Johnson & Johnson's ($JNJ) Janssen announced that a Phase IIb study of a combination regimen of two investigational long-acting injectable HIV drugs found that the therapy performed similarly to a regimen consisting of three oral medications. The oral medications are given daily, while the injectables are administered once every 4 to 8 weeks, meaning the results have implications for improving medication adherence.
The injectable combination therapy consists of Janssen's investigational rilpivirine (the daily oral formulation of which is marketed as Edurant) and ViiV Healthcare's investigational nanosuspension formulation of cabotegravir, an investigational integrase strand transfer inhibitor. It was compared to a regimen of an investigational oral tablet formulation of cabotegravir and two nucleoside reverse transcriptase inhibitors.
Three hundred and nine adult patients were randomized into the oral regimen arm or one of two injectable regimen arms (one dosing every 4 weeks, the other dosing every 8 weeks). Patients in all three arms of the 96-week open-label trial had comparable viral suppression rates at 32 weeks, Janssen said in a release.
|J&J CSO Dr. Paul Stoffels|
"Despite great progress in HIV treatments, the burden of treating HIV patients remains high," said Dr. Paul Stoffels, chief scientific officer of J&J's pharmaceutical unit, in a statement. "Long-acting injectable drug formulations may offer another option for HIV maintenance therapy. Our hope in studying such combinations is to make HIV infection manageable with a potentially transformational all injectable regimen."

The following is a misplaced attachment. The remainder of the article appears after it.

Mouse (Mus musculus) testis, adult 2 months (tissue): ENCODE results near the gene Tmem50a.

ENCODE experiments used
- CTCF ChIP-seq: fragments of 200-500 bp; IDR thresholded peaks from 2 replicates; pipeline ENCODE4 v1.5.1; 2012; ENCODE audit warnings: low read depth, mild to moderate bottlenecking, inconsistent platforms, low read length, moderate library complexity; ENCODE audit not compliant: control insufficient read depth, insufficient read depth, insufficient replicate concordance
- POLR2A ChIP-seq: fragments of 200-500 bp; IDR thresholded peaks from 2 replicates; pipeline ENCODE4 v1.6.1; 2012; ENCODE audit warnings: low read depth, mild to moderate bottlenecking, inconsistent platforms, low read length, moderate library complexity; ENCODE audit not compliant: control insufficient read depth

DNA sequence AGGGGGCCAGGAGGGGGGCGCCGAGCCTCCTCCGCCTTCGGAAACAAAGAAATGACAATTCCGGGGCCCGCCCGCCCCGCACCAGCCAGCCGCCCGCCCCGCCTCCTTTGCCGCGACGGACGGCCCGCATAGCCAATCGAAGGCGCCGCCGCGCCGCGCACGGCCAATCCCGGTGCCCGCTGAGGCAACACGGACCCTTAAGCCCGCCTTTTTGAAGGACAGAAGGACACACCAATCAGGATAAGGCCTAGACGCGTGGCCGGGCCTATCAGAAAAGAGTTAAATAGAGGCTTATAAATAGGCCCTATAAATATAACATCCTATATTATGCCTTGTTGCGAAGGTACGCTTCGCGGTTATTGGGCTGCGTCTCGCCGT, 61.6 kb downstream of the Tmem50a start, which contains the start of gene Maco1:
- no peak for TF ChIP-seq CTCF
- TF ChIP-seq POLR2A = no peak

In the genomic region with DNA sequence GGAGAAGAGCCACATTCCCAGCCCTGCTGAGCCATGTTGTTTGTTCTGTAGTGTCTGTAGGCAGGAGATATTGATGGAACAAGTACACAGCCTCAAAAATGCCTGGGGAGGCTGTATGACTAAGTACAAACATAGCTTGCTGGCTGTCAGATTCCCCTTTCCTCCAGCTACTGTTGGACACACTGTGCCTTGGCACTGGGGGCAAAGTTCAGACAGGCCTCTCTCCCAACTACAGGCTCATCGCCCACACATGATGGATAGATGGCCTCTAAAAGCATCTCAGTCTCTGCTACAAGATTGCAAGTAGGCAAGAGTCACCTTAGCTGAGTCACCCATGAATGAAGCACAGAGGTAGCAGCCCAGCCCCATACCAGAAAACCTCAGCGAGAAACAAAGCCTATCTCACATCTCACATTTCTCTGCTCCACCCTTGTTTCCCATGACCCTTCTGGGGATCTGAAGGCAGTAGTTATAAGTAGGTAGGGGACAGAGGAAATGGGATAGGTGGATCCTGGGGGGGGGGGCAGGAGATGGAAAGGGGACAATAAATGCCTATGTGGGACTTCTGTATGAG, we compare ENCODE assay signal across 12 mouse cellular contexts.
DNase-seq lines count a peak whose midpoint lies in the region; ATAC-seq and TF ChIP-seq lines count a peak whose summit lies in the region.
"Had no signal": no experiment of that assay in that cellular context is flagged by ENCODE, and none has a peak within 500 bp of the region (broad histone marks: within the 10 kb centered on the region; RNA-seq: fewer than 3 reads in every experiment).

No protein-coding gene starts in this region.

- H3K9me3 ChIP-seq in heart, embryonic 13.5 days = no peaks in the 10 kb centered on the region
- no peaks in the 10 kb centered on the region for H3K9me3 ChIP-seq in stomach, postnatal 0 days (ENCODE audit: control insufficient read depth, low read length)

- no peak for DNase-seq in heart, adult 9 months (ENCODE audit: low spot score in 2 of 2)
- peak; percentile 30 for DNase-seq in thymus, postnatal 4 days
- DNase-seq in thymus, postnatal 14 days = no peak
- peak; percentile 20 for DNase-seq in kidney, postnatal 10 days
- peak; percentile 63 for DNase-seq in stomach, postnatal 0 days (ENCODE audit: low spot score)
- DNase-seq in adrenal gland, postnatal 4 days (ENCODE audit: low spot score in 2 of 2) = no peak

If successful, the injectable combination regimen would mark a big change in HIV treatment. J&J said the standard of care for HIV maintenance therapy consists of three oral meds: two oral nucleoside reverse transcriptase inhibitors and either a non-nucleoside reverse transcriptase inhibitor, protease inhibitor or integrase inhibitor.
J&J said 35 million people around the world have HIV, with 2.5 million additional infections being added to the total every year. Nearly 75 million have been infected since the start of the epidemic.
Following the announcement, Gilead Sciences ($GILD) won FDA approval for its oral tablet Genvoya, which is approved for patients with HIV genotype 1 who have either never taken an antiviral or whose virus is already suppressed.
J&J and ViiV's injectables will be among its biggest competitors pending FDA approval. ViiV is majority-owned by GlaxoSmithKline ($GSK).
- here's FierceBiotech's take
- read the release from J&J
- read the release from ViiV Healthcare